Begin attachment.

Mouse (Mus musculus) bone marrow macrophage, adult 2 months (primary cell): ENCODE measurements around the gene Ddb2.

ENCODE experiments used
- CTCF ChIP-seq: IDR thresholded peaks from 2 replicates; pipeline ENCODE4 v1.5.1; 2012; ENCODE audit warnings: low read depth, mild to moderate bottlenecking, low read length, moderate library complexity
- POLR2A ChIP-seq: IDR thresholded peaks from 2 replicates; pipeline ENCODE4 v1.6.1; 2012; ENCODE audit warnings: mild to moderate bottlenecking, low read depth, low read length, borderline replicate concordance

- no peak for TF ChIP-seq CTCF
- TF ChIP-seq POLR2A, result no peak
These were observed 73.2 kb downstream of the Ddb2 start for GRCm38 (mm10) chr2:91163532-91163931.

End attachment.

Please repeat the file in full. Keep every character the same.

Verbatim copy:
Mouse (Mus musculus) bone marrow macrophage, adult 2 months (primary cell): ENCODE measurements around the gene Ddb2.

ENCODE experiments used
- CTCF ChIP-seq: IDR thresholded peaks from 2 replicates; pipeline ENCODE4 v1.5.1; 2012; ENCODE audit warnings: low read depth, mild to moderate bottlenecking, low read length, moderate library complexity
- POLR2A ChIP-seq: IDR thresholded peaks from 2 replicates; pipeline ENCODE4 v1.6.1; 2012; ENCODE audit warnings: mild to moderate bottlenecking, low read depth, low read length, borderline replicate concordance

- no peak for TF ChIP-seq CTCF
- TF ChIP-seq POLR2A, result no peak
These were observed 73.2 kb downstream of the Ddb2 start for GRCm38 (mm10) chr2:91163532-91163931.